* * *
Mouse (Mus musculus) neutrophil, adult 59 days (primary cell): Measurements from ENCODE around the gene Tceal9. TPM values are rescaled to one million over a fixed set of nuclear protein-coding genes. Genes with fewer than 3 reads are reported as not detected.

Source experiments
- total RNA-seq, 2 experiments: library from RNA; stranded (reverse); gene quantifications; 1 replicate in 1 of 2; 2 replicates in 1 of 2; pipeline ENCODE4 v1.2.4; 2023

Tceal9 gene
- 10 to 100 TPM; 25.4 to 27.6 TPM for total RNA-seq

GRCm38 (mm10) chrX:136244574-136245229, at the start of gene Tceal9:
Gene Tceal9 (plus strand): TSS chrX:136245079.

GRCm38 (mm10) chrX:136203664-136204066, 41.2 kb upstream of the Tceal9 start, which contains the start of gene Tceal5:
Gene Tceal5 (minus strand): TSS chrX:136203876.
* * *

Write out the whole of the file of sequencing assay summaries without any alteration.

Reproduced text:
Mouse (Mus musculus) neutrophil, adult 59 days (primary cell): Measurements from ENCODE around the gene Tceal9. TPM values are rescaled to one million over a fixed set of nuclear protein-coding genes. Genes with fewer than 3 reads are reported as not detected.

Source experiments
- total RNA-seq, 2 experiments: library from RNA; stranded (reverse); gene quantifications; 1 replicate in 1 of 2; 2 replicates in 1 of 2; pipeline ENCODE4 v1.2.4; 2023

Tceal9 gene
- 10 to 100 TPM; 25.4 to 27.6 TPM for total RNA-seq

GRCm38 (mm10) chrX:136244574-136245229, at the start of gene Tceal9:
Gene Tceal9 (plus strand): TSS chrX:136245079.

GRCm38 (mm10) chrX:136203664-136204066, 41.2 kb upstream of the Tceal9 start, which contains the start of gene Tceal5:
Gene Tceal5 (minus strand): TSS chrX:136203876.